Aside from water quality concerns, this attraction increases the chances that orcas and other marine mammals will be harassed, and that endangered wild fish will be accidentally harvested, injured, or preyed upon.

5b. Fish Waste

No matter the species, there is no mechanism to capture waste from open water net pen aquaculture. Fish waste, excess food, dead fish, and tissue sloughed off of live fish, all flow from net pens into surrounding waters. This nutrient imbalance in the vicinity of pens can be harmful to some wild species, and can cause unhealthy growth of other species, including algal blooms. Additional climate change impacts suggest die-offs from algal blooms could be more frequent. Read about an example in BC’s Clayquoet Bay.

Unlike highly-regulated land-based agriculture and production where animal manure is collected and composted, waste (feces, urine, medicines, and uneaten feed) from open water is discharged directly into public water. The most prominent organic nutrient waste involved are phosphorus (P) and nitrogen (N). Based on calculations made by Wild Fish Conservancy using a bioenergetics program and data provided by Cooke in their monthly NPDES reports, the estimated amount of untreated N discharged by Atlantic salmon net pens in Puget Sound on a daily basis is roughly equivalent to the amount of N discharged in waste treated by the city of Tacoma. For the same comparison with regards to P, the amount of discharge is roughly equivalent to the cities of Port Angeles, Everett, Bellingham, and Tacoma combined.

The attraction of wildlife including birds, sea lions, orcas, seals, and other fish (described in 5a) concentrates animal waste near the pens, further increasingly levels of phosphorous and nitrogen.

Currently, Ecology only considers the impacts of the nutrients and chemicals discharged on the environment directly below or in close vicinity to the pens. As part of risk assessment and monitoring, Ecology should utilize the Pacific Northwest National Laboratory’s Salish Sea Model, a predictive ocean-modeling tool developed by the federal government for coastal estuarine research, restoration planning, water-quality management, and climate change response. This tool could analyze how discharge and pollution from net pens travels through the dynamic, tidal marine environment, therefore allow Ecology to better evaluate the risk the pollution poses and the geographic range the pollution would impact.

5c. Amplification and Discharge of Viruses, Parasites, and Diseases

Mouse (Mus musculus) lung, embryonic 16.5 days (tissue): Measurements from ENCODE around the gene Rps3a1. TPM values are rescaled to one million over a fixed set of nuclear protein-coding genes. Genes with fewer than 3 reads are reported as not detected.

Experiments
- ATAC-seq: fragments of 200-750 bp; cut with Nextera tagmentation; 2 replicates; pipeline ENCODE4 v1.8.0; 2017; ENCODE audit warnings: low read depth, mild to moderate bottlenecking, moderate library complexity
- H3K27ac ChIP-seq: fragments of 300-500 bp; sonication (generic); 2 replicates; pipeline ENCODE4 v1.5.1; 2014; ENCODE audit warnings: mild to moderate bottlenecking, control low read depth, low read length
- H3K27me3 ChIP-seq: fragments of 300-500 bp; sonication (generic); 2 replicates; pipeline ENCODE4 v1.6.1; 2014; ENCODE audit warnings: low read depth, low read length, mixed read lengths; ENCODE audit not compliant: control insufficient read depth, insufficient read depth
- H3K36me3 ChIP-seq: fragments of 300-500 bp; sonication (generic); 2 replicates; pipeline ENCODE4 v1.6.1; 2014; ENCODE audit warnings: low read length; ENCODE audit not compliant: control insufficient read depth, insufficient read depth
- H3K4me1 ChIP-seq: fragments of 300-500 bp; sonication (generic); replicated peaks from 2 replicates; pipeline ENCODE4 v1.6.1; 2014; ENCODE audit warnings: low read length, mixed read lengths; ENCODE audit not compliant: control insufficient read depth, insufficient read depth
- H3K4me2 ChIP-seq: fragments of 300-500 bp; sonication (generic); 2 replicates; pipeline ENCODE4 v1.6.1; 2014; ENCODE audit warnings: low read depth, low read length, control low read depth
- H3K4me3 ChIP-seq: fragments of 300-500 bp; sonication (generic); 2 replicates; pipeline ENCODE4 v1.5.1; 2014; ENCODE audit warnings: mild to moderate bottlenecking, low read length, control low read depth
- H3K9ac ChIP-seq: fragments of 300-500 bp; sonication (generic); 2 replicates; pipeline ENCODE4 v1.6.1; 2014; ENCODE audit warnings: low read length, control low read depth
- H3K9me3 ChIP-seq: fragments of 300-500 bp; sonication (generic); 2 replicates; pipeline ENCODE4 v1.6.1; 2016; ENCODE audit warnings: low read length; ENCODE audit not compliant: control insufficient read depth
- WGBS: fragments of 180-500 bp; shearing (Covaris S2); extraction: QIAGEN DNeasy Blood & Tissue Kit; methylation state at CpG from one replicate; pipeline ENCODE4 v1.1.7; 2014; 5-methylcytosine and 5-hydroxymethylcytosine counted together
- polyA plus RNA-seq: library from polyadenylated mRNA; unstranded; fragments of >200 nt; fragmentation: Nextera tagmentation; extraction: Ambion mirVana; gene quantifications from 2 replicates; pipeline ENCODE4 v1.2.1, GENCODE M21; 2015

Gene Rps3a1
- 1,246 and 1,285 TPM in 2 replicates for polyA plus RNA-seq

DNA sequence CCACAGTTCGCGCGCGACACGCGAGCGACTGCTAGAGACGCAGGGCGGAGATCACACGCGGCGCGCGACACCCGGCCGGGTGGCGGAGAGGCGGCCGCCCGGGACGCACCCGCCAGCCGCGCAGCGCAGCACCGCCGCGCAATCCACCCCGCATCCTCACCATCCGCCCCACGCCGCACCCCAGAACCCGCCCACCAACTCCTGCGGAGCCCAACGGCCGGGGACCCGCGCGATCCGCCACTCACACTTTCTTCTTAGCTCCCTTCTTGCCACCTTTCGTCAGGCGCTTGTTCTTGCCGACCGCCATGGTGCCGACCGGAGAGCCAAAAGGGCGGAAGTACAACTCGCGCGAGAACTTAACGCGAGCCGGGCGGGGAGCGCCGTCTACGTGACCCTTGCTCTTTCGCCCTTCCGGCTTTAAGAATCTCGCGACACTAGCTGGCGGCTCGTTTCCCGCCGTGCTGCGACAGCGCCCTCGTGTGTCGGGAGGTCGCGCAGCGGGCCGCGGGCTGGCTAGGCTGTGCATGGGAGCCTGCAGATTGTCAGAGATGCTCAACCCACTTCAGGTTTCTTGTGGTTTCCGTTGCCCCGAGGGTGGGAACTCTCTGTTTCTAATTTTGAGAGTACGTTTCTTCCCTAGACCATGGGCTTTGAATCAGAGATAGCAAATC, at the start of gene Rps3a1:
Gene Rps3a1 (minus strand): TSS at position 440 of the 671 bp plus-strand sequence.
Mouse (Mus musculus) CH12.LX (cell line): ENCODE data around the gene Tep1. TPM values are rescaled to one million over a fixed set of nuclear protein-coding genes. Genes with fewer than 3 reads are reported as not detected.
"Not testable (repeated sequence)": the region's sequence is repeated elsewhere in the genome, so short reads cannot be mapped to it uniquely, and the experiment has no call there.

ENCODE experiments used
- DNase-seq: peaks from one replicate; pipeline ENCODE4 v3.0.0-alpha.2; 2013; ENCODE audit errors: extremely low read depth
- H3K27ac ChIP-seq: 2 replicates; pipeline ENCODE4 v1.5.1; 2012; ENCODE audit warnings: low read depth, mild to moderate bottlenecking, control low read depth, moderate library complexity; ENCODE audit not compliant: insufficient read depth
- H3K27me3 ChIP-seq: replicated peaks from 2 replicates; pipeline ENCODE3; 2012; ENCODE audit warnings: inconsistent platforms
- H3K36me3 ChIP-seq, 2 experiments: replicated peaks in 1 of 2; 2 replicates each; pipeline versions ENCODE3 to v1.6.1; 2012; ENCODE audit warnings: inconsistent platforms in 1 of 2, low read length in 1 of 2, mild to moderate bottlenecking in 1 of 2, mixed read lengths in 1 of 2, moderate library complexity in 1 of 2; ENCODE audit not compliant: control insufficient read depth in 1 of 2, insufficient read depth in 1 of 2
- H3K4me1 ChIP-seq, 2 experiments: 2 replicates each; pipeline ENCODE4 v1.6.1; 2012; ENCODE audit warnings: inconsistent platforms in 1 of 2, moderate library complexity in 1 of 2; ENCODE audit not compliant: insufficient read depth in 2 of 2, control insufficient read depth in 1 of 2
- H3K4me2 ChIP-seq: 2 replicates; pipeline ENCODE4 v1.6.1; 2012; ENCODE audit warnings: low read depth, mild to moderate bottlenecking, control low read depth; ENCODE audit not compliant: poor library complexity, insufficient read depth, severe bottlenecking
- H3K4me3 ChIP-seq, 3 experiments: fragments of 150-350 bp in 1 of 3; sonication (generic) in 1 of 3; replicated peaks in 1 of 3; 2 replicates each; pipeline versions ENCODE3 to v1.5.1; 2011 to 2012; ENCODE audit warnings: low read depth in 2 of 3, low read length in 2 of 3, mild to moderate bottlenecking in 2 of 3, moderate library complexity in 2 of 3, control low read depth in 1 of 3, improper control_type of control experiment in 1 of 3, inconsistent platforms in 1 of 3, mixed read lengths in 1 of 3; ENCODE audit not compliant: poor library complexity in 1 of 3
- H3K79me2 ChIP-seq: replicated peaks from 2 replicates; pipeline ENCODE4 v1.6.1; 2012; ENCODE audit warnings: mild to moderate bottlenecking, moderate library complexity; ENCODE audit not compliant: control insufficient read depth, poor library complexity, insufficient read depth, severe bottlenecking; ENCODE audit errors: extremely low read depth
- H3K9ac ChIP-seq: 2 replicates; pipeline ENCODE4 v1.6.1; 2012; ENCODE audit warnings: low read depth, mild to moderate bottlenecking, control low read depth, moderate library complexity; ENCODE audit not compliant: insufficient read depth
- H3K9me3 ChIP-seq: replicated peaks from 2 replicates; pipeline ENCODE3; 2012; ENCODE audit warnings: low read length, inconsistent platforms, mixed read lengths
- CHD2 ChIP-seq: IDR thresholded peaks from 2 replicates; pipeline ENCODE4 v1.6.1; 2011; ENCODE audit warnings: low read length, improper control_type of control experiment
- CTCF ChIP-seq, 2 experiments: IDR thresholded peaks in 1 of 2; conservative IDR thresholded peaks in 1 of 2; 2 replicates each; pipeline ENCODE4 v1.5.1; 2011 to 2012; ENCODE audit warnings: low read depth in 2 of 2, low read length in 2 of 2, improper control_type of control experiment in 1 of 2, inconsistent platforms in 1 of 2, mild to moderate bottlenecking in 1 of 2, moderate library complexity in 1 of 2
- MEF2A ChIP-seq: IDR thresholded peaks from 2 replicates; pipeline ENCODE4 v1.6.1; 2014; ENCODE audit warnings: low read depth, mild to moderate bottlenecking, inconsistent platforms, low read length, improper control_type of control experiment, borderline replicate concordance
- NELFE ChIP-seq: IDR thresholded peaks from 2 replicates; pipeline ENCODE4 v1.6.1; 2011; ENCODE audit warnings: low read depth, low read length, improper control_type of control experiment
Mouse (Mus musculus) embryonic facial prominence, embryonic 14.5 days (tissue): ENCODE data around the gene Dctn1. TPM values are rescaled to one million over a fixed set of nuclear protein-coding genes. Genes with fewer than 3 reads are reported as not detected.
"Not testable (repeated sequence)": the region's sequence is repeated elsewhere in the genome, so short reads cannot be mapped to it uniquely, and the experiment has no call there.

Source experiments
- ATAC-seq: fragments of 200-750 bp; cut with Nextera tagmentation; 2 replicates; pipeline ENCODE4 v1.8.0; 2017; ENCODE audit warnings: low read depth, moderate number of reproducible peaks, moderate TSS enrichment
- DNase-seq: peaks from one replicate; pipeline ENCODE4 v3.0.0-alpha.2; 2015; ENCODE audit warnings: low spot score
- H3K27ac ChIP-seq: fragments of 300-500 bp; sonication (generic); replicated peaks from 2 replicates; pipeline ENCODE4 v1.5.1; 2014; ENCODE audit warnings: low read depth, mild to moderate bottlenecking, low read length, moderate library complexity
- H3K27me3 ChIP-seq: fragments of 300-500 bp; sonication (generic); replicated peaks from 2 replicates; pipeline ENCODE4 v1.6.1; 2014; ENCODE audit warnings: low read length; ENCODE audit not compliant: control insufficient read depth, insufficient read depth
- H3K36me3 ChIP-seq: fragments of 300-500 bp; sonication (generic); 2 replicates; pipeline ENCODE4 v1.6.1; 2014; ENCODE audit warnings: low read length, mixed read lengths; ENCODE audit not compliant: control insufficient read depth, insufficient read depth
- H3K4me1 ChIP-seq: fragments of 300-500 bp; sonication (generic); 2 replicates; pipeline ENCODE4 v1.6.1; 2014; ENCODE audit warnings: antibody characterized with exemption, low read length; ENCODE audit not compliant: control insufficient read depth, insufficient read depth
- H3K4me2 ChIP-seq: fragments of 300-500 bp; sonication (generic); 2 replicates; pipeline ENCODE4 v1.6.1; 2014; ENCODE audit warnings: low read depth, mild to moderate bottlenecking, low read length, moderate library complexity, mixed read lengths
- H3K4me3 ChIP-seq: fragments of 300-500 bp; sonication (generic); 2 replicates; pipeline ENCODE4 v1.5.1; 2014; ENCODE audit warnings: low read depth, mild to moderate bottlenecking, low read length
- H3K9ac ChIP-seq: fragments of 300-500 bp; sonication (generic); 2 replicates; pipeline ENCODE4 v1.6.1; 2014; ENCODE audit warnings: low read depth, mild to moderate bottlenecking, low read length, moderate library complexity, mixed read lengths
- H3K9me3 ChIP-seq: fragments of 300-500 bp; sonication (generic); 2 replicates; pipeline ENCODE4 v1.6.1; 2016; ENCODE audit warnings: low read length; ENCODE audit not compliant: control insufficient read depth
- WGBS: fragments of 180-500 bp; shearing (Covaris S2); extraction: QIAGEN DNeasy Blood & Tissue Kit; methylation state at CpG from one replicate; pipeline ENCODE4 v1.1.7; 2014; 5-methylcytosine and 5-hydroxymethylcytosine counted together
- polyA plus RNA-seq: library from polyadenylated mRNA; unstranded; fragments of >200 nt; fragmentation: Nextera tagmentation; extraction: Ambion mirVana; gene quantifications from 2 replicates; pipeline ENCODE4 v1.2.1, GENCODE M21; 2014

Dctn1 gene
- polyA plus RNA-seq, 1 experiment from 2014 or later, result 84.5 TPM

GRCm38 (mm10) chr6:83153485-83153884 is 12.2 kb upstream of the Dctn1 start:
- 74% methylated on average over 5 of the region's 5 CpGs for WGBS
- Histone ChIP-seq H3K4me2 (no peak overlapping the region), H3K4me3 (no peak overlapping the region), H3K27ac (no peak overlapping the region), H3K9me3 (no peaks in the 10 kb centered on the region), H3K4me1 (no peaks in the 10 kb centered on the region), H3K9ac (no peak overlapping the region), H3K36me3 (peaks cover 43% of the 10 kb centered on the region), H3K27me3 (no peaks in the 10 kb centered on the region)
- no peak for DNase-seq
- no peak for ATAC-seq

Rearing concentrated populations in what are effectively aquatic animal feedlots, face greater risk of disease, parasitic, and viral amplification than wild fish populations. When outbreaks break out in net pens, the disease-causing organisms are rapidly amplified in number and discharged to the surrounding aquatic environment in large numbers. Because wild steelhead and other species of concern (i.e. coho salmon, ESA-listed Chinook salmon and bull trout and as required by WAC 197-11-080) swim in close proximity to the pens, there is likely to be a spread of disease from infected farmed fish to these endangered wild populations.

In 2017, a B.C. study documented a strong correlational connection between disease prevalence in net pens and disease transfer to wild fish populations (Morton et al., 2017). Recent research in British Columbia found novel viruses in endangered salmon, and found evidence that these novel viral infections may originate from farmed salmon and trout (Mordecai et al., 2019).

Such pathogens fall within the definition of pollutants, and the NPDES permit review should ensure that Cooke’s plans will eliminate the risk of these pollutants harming the integrity of the Sound ecosystem and the biological integrity of its wild species.

Net pens chronically discharge particles of decaying fish flesh that are often consumed by native fish and birds. These particles may be contaminated with pathogens, parasites, pharmaceuticals or chemicals that may be ingested by native fishes, including wild steelhead, salmon, and other trout. Studies have shown that these particles are potential vectors for pathogens. While Cooke now is required to recover dead fish and transport them upland for disposal, there is currently no mandate that those mortalities be submitted to the state for testing before disposal.